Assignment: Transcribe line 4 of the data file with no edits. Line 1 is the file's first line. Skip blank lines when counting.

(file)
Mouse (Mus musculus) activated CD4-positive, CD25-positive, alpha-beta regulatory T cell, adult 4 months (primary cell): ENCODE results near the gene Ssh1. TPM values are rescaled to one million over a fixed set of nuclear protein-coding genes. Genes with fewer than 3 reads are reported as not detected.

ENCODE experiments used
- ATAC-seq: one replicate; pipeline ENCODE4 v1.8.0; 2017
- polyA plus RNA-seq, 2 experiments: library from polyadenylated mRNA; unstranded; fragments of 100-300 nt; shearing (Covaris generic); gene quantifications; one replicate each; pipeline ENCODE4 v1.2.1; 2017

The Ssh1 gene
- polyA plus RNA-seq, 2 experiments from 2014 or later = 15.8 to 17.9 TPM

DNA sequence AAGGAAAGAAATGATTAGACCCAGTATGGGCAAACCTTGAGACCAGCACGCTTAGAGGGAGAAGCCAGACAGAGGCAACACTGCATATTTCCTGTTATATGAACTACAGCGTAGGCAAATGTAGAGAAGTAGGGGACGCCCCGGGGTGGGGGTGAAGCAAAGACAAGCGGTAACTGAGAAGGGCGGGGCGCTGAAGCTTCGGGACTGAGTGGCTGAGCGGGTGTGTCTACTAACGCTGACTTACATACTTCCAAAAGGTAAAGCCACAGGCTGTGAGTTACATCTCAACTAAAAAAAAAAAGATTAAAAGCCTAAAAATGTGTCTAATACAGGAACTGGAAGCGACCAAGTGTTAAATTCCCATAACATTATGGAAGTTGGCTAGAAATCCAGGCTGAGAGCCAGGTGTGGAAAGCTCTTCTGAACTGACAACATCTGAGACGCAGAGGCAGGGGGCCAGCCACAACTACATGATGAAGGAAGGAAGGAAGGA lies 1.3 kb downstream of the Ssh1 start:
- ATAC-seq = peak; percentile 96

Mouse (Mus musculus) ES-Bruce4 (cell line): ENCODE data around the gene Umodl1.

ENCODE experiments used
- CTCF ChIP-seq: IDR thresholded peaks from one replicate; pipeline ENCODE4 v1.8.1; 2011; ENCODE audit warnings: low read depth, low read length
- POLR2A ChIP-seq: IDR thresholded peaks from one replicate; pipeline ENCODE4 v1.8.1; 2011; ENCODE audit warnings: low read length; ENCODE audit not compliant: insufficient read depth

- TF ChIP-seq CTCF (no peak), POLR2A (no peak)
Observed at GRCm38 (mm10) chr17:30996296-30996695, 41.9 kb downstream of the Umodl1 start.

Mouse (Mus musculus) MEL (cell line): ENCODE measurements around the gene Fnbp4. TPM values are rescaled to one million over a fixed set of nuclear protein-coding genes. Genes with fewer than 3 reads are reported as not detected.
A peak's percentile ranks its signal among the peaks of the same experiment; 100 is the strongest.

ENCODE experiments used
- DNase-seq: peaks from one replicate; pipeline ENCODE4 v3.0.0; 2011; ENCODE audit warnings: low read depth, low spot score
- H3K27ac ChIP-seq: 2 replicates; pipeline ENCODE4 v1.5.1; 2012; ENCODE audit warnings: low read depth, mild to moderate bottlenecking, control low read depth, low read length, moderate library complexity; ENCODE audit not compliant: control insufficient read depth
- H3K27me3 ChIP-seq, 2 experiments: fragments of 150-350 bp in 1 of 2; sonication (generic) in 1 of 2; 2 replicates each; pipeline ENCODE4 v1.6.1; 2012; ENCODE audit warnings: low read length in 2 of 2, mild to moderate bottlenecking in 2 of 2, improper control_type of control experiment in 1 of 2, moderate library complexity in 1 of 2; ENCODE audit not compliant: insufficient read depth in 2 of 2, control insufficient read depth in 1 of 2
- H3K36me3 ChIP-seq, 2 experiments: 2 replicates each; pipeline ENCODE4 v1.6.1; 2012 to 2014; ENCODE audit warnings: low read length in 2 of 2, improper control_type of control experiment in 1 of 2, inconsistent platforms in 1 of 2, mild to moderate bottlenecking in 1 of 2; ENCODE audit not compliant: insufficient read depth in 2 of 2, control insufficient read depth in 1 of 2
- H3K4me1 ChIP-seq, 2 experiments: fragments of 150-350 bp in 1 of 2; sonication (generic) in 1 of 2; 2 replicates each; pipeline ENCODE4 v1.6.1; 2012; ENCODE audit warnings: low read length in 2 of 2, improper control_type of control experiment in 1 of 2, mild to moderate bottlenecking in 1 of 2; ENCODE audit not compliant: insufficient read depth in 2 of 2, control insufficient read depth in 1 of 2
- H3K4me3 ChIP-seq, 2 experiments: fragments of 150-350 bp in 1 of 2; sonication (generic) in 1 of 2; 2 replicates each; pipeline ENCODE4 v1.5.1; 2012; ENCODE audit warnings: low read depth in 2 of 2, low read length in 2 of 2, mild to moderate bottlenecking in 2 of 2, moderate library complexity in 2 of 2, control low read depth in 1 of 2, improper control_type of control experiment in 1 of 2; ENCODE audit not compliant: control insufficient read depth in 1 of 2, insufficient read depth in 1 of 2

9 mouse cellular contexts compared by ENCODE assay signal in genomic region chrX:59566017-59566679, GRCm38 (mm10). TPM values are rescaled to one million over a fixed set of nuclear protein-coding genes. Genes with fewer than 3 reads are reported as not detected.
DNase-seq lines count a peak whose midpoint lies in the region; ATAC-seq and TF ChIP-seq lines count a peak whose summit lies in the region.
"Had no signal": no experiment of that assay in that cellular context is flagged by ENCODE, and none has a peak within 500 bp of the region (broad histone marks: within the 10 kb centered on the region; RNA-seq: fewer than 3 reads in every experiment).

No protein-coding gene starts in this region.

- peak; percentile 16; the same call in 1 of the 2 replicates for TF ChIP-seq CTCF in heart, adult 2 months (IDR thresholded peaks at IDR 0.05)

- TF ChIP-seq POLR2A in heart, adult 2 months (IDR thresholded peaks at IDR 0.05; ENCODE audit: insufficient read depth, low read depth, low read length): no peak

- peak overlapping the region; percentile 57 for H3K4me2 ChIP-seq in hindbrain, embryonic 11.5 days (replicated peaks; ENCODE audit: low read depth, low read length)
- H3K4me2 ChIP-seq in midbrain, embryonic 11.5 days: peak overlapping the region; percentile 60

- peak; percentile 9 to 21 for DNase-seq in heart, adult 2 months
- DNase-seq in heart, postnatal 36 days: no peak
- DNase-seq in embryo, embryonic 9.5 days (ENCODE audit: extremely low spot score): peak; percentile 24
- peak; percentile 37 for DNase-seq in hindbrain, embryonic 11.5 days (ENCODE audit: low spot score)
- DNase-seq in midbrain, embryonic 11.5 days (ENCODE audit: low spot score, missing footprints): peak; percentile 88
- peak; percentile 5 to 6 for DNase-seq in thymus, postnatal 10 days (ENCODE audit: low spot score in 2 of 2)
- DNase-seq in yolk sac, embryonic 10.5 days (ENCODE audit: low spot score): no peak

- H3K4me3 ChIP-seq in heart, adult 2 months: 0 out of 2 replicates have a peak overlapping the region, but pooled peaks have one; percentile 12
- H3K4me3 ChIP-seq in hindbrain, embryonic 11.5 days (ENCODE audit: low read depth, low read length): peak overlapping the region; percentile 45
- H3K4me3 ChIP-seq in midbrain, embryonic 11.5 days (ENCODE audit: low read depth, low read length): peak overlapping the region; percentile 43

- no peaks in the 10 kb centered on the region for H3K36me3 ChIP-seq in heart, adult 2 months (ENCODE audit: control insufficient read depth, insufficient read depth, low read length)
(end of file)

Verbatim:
- polyA plus RNA-seq, 2 experiments: library from polyadenylated mRNA; unstranded; fragments of 100-300 nt; shearing (Covaris generic); gene quantifications; one replicate each; pipeline ENCODE4 v1.2.1; 2017